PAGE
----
Adaptive Sports Professional Network Goes Public by Heather Krill

Posted by Reeve Staff in Daily Dose on August 12, 2016 # Adaptive Sports

The power of sport. My husband Geoff will tell you that as soon as he rode down a steep hill in a sit down, gravity fed, four wheeled mountain bike— or turned a mono ski on snow for the first time following his snowmobile accident, he knew his life with paralysis could be awesome again. These adaptive sports programs have been developing for decades or even only months help people to find fun and community through recreation and/or competition. They also bring a sense of normalcy for families who care for loved ones to find magical moments as regular people whose kids are learning to ski or bike or play soccer.

Even just this week while vacationing in Michigan, I was pushing our kids on a swing at a playground when a nearby mom was discussing with her brother the best spot for a new accessible swing. These are my people I thought! So I introduced myself, explained that my husband ran an adaptive sports program called Eastern Adaptive Sports back in New Hampshire, and asked if her son water skied. Her son was turning 8, loved the water, had Cerebral Palsy and autism.

Thinking about all the lakes in that area, there are probably adaptive water skiing programs for kids and adults of varying abilities. And if there isn’t, there should be, and she became excited imagining what could be possible for her little boy. Similar to what I was discussing with that fellow mom, the Adaptive Sports Professional Network is going public to provide a structure that connects professionals involved with disabled athletes to provide even more comprehensive resources for recreation opportunities.

Years ago, Rob Mueller reached out to experts in the field of adaptive sports and, together, a team of 12 have created this network in a collective effort of varying experience. Jill Gravink, executive director of world-renowned Northeast Passage, out of University of New Hampshire in Durham, says, "This is a great step for the profession of adaptive sports. It will offer us a platform to come together, discuss best practices, and support each other as our field continues to grow in expertise and prominence.”

Thus, the Adaptive Sports Professional Network is just one tool providing resources and professional connections for those in the fields of rehabilitation and recreation.This network should be shared to support individuals and programs at local, regional, national and international levels; these nurturing days and months of getting the concept off the ground is very important. They support adaptive sports professionals by providing a community discussion, job board, training library and training calendar. New programs and individuals seeking adaptive resources need this kind of 'time capsule' for the experience, knowledge, and know-how that has been developing for years.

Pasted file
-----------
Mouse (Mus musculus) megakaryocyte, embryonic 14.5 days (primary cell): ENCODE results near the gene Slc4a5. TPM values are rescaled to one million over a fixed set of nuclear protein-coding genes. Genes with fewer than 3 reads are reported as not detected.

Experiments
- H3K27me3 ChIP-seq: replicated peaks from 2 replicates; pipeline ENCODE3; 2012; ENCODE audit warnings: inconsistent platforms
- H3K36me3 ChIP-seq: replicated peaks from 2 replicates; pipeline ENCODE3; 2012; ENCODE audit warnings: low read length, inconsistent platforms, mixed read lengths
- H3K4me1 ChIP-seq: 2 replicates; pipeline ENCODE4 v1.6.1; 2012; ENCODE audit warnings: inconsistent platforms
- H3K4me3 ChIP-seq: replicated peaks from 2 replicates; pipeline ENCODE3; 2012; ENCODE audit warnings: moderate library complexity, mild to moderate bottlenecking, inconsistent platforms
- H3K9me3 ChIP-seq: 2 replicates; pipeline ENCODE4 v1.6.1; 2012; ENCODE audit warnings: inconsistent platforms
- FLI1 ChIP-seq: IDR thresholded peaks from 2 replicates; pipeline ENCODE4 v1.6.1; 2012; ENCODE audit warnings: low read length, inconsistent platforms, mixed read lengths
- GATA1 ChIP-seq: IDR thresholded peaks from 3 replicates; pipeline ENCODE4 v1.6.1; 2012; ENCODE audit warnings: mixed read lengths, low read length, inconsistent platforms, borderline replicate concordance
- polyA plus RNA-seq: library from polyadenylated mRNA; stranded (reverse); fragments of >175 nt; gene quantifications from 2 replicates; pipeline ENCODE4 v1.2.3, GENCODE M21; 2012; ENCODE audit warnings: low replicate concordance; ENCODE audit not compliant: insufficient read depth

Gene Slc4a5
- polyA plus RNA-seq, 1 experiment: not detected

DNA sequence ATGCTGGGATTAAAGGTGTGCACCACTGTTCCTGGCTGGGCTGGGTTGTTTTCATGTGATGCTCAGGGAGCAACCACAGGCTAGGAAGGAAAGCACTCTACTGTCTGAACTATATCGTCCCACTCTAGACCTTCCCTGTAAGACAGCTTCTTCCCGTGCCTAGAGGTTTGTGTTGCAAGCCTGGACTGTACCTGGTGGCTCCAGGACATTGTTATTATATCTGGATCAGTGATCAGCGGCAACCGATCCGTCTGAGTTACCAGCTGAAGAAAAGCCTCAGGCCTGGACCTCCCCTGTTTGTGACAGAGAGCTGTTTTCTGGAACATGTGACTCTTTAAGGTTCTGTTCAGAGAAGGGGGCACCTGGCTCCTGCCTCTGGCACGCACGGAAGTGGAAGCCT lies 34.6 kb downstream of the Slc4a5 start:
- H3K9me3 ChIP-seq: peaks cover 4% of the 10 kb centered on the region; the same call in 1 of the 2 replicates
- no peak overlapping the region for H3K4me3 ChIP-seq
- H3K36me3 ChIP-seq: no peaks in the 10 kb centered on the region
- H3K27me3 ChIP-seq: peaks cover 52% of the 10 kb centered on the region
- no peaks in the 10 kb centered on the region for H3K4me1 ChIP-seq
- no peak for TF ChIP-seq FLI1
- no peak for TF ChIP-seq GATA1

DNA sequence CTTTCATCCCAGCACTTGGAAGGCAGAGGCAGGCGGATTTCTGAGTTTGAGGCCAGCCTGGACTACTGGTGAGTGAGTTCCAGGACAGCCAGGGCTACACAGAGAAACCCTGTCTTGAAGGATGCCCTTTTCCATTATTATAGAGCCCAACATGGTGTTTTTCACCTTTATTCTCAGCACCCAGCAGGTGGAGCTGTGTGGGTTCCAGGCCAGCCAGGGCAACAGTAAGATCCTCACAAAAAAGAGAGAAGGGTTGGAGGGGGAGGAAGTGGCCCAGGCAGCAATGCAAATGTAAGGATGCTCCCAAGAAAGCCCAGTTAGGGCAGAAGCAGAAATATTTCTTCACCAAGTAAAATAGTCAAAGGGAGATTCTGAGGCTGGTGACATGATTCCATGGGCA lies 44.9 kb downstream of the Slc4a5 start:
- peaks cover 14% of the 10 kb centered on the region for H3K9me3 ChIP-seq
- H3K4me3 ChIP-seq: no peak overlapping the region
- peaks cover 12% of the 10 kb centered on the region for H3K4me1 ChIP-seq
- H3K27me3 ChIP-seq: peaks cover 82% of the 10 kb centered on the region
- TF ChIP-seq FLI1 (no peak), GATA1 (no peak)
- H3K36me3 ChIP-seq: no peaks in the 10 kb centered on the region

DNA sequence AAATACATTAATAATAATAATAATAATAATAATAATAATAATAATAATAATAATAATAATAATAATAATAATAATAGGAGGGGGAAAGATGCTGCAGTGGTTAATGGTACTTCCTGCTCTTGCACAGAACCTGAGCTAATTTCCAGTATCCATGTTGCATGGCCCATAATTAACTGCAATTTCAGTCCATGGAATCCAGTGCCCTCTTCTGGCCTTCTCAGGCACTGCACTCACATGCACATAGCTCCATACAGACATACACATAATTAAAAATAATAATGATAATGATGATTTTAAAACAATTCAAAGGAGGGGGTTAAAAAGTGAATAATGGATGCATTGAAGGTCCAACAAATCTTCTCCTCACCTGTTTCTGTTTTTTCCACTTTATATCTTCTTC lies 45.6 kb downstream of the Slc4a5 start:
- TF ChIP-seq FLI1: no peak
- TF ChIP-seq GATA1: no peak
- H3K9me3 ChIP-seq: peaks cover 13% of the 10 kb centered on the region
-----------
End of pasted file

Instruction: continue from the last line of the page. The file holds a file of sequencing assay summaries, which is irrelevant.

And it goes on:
Meeting that mom on that playground may have seemed random, but we were meant to cross paths. We debated together about whether the swing should go closer to the accessible ramp into the lake or be next to the other swings. Seemed like a no brainer: put the accessible swing next to the swings and add a branch of additional ramping to connect the two. And like those swings, there are so many opportunities for kids and adults of all ages and ability levels to recreate both with and without their families.

A community who talks more about making life better for ALL people, is also a community which will then actually follow through and take action. Ultimately, this makes our world a better, more active, happier place to live. Thank you to this team of professionals for developing the adaptive sports network. Moms, dads, and partners across the world need to make sure local doctors, rehabilitation specialists, occupational, speech, and physical therapists, therapeutic recreation coordinators and local adaptive sports directors (along with many others) learn about this professional network to better support their loved ones with physical and/or intellectual disabilities. And to the mother I met in Michigan, I hope your son loves that new swing. I hear swinging is the new gateway sport to lifelong recreation with family and friends.